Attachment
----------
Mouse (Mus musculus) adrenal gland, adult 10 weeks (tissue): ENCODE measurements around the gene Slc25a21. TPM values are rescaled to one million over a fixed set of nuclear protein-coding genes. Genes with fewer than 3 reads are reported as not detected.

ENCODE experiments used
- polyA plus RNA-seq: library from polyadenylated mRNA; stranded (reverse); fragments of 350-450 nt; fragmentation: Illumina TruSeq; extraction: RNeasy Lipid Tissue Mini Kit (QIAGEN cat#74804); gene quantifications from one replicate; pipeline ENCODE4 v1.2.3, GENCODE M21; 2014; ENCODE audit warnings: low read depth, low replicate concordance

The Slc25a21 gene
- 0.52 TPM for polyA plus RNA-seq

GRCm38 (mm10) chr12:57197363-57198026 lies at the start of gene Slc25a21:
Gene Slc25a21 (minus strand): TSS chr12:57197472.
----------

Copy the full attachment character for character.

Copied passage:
Mouse (Mus musculus) adrenal gland, adult 10 weeks (tissue): ENCODE measurements around the gene Slc25a21. TPM values are rescaled to one million over a fixed set of nuclear protein-coding genes. Genes with fewer than 3 reads are reported as not detected.

ENCODE experiments used
- polyA plus RNA-seq: library from polyadenylated mRNA; stranded (reverse); fragments of 350-450 nt; fragmentation: Illumina TruSeq; extraction: RNeasy Lipid Tissue Mini Kit (QIAGEN cat#74804); gene quantifications from one replicate; pipeline ENCODE4 v1.2.3, GENCODE M21; 2014; ENCODE audit warnings: low read depth, low replicate concordance

The Slc25a21 gene
- 0.52 TPM for polyA plus RNA-seq

GRCm38 (mm10) chr12:57197363-57198026 lies at the start of gene Slc25a21:
Gene Slc25a21 (minus strand): TSS chr12:57197472.